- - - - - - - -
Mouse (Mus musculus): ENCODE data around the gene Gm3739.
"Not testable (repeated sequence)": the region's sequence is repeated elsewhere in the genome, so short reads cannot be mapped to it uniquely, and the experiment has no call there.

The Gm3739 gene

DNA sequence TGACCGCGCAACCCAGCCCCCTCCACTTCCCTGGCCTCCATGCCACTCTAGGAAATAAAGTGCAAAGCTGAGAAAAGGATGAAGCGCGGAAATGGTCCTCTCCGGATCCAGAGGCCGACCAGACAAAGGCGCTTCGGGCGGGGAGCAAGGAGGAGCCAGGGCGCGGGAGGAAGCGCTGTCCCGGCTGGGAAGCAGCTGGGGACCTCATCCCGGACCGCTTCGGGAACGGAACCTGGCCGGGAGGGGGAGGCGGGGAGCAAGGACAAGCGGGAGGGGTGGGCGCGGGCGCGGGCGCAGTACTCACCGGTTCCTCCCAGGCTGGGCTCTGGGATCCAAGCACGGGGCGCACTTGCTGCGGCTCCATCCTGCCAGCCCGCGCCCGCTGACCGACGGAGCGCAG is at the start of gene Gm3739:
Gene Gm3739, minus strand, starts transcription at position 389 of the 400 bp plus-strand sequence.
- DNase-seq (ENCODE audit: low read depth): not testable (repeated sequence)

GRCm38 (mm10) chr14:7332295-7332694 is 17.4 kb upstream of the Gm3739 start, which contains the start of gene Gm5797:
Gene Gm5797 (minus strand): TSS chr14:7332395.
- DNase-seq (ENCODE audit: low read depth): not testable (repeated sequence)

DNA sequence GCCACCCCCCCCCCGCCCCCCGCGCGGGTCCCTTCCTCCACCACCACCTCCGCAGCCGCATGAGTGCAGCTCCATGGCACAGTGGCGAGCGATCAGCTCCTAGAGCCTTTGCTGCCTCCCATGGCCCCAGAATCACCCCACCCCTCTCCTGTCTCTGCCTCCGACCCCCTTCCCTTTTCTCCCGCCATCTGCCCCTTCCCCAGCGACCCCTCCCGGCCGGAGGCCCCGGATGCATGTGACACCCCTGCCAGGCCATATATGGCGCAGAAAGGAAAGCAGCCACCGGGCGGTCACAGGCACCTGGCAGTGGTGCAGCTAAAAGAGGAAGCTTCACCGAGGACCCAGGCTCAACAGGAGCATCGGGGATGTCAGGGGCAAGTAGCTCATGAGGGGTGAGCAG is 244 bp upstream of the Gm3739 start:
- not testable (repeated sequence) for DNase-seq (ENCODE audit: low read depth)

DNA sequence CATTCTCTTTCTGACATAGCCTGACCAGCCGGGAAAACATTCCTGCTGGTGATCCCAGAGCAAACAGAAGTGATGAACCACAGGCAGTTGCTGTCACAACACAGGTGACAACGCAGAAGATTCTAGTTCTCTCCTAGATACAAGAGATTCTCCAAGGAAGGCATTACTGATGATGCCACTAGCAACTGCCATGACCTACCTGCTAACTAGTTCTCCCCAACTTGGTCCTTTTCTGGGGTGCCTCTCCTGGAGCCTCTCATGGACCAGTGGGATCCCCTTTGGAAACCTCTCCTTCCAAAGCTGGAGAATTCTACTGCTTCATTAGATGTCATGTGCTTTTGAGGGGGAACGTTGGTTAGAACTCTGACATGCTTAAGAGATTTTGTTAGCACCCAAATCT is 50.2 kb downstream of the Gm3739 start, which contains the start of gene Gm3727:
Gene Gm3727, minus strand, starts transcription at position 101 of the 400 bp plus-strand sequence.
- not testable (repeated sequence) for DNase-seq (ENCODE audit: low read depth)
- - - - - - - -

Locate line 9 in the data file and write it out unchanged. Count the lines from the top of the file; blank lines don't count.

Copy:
- DNase-seq (ENCODE audit: low read depth): not testable (repeated sequence)